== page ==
May. 17, 2023
In order to meet the world's ever-increasing demand for food, there has been a dramatic increase in the use of pesticides, fungicides, herbicides and fertilizers in recent decades. This excessive use of plant protection products and fertilizers not only drives up the prices of agricultural products, but also damages the soil and the environment or has a negative impact on other non-target organisms such as livestock, birds, bees and other pollinators and insects, as well as the rest of the plant world.
The primary reason for this is that, according to scientific studies, only about 1-25% of the nearly 4 million tons of conventional pesticides applied annually reaches the actual "target organisms" directly, while the bulk of the toxic components enter the environment through spray drift, volatilization, dust drift, or leaching [ⅰ].
Numerous scientific studies have shown that the application of so-called encapsulated nanopesticides can increase efficacy by more than 30% compared to conventionally applied crop protection products. This was due, in part, to the controllable release of the active substances and to the lower drift and leaching effects.
Other studies focus on the use of carbon-based nanomaterials such as graphenes, CNTs or fullerenes, which can be used as substrates, fertilizer components or fungicides [ⅱ, ⅲ].
Use of materials with particle sizes in the submicron range
If we look at other application areas, the pharmaceuticals industry for example, active ingredients are specifically crushed down to the nanometer range in order to significantly improve the solubility, the bioavailability, and thus the efficacy in the human body through reduction of the particle size and the related increase in the surface area of the particle. This reduces the amount of active ingredient required for a treatment unit, with a demonstrable reduction in possible side effects. If we also consider the economic aspect of the production of sub-micron/nano-scale active ingredients, it is possible to produce quantitatively more high-quality active ingredient, thus ensuring a significantly more sustainable supply to society.
While the use of materials with particle sizes well below one micrometer is now state of the art for pharmaceuticals, printing inks, coatings and materials for the microelectronics or battery industry, the use of nanomaterials for agrochemicals is still largely in the development and testing phase.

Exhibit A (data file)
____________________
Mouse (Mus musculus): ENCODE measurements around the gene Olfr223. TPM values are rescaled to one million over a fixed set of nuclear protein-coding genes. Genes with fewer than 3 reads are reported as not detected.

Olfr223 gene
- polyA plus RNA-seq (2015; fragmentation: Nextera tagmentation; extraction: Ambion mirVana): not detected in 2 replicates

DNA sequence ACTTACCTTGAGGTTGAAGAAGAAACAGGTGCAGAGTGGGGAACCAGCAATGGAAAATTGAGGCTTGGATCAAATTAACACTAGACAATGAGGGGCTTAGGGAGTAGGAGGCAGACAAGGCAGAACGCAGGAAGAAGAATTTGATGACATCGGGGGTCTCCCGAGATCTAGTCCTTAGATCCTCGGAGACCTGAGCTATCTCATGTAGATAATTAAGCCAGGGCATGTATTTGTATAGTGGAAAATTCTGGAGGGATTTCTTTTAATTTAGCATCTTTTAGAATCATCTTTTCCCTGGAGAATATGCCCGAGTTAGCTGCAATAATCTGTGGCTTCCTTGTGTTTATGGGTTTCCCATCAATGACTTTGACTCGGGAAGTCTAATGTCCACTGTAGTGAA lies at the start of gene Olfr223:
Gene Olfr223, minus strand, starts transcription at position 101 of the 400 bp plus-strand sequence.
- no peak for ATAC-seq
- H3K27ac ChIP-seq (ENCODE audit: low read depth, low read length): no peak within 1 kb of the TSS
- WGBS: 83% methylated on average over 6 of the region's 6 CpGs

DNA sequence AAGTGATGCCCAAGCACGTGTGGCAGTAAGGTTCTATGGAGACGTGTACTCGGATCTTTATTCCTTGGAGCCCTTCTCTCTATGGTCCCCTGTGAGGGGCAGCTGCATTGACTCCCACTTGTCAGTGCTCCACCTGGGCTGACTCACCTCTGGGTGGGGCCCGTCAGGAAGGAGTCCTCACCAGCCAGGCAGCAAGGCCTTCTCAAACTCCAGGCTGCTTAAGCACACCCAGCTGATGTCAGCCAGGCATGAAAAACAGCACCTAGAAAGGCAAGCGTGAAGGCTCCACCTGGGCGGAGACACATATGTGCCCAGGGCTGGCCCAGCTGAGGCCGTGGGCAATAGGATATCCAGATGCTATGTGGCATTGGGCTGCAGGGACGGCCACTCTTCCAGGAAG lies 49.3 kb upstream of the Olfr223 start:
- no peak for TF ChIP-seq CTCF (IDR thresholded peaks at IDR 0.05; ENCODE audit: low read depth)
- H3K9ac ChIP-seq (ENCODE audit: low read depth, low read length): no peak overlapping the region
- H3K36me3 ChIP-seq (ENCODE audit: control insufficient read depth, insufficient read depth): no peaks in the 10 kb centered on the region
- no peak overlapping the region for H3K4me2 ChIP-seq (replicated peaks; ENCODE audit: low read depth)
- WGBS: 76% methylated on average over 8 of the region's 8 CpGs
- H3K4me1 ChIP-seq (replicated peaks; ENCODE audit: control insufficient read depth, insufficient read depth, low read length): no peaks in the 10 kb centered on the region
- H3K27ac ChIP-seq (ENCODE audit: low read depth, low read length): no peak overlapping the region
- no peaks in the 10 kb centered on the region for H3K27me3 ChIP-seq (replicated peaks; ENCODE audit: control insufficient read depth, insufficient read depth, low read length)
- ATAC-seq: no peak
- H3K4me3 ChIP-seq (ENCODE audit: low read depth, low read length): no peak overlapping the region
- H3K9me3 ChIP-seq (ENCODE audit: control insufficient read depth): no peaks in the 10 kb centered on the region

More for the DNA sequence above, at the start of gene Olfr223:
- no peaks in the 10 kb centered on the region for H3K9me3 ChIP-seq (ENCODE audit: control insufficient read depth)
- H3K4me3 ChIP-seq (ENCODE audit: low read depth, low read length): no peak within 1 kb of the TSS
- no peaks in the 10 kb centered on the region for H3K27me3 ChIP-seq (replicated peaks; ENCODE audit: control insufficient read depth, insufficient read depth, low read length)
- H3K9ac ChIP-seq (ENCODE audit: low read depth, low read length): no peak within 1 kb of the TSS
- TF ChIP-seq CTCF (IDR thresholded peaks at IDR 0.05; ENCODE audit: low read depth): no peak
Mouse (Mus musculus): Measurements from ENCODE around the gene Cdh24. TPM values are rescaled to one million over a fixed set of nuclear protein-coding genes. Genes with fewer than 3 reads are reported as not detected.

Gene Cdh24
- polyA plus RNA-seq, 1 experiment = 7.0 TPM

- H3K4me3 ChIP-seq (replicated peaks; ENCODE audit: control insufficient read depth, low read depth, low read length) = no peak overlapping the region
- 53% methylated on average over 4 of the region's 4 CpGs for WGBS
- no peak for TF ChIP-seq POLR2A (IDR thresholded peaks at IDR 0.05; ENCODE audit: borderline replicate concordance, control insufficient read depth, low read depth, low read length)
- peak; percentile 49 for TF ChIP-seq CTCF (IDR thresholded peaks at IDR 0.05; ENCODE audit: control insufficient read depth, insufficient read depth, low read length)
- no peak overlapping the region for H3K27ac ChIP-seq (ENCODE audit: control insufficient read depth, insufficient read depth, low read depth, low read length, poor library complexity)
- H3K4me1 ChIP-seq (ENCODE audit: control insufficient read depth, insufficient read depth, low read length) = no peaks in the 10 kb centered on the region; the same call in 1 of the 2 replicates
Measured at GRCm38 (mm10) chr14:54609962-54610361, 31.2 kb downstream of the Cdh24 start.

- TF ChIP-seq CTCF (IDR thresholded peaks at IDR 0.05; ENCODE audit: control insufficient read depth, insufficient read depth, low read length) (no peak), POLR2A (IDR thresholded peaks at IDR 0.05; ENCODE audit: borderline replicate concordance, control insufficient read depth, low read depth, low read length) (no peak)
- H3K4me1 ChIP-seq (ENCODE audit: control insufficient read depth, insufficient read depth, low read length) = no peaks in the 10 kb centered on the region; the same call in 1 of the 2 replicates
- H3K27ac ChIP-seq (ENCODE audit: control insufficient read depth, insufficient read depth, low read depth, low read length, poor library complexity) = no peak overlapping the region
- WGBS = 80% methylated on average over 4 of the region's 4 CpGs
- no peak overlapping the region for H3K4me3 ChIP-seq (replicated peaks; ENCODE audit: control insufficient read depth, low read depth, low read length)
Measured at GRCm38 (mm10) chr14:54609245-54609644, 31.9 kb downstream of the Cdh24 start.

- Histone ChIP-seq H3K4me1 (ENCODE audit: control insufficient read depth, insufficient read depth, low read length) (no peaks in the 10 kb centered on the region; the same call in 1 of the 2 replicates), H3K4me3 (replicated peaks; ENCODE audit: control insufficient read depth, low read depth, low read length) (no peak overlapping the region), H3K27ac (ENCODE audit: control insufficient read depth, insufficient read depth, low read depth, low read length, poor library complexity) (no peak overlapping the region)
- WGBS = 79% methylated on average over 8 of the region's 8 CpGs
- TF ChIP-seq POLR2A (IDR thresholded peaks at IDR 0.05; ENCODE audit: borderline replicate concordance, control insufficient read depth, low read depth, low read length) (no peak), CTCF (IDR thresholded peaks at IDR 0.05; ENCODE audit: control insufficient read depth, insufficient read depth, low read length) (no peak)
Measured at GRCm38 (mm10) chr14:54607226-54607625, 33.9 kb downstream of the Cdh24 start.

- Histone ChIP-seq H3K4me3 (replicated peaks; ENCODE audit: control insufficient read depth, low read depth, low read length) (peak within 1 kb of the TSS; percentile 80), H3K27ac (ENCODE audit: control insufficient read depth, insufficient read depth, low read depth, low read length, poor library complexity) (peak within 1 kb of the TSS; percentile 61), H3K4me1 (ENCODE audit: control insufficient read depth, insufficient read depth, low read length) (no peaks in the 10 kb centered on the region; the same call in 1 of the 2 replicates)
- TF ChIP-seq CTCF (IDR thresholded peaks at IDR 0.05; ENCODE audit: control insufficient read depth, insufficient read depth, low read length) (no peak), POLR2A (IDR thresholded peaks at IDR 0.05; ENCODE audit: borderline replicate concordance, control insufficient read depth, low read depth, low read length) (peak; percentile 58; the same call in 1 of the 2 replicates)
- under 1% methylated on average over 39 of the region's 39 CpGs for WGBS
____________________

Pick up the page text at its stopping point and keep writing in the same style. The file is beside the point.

In combination with targeted modification of the substances through encapsulation, granulation or concentrate, it will be possible to increase crop yields. At the same time, the use of chemical substances can be reduced through controllable release of the active substances and through lower drift and leaching effects. This leads to considerable savings potential and to significantly increased environmental compatibility.
Very similar substances, such as titanium dioxide, graphene or CNTs, can be found here, as in other branches of industry, where they are sustainably crushed or dispersed on a large scale with the aid of agitator bead mills or homogenizers from NETZSCH-Feinmahltechnik GmbH.
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|ⅰ Dengjun Wang et al.|
Nano-enabled pesticides for sustainable agriculture and global food security. Nature Nanotechnology volume 17, pages 347–360 (2022)
|ⅱ Husen, A.||Carbon-based nanomaterials and their interactions with agricultural crops. Nanomaterials for agriculture and forestry applications, pages 199-218 (2020) Elsevier. Available at: https://doi.org/10.1016/B978-0-12-817852-2.00008-1|
ⅲ Aacharya, R.
|Nanocarbon fertilizers: Implications of carbon nanomaterials in sustainable agriculture production. Carbon Nanomaterials for Agri-Food and Environmental Applications, pages 297-321 (2020) Elsevier. Available at: https://doi.org/10.1016/B978-0-12-819786-8.00015-3|
This article was published in AgroPages '2023 Formulation & Adjuvant Technology ' magazine published this May.
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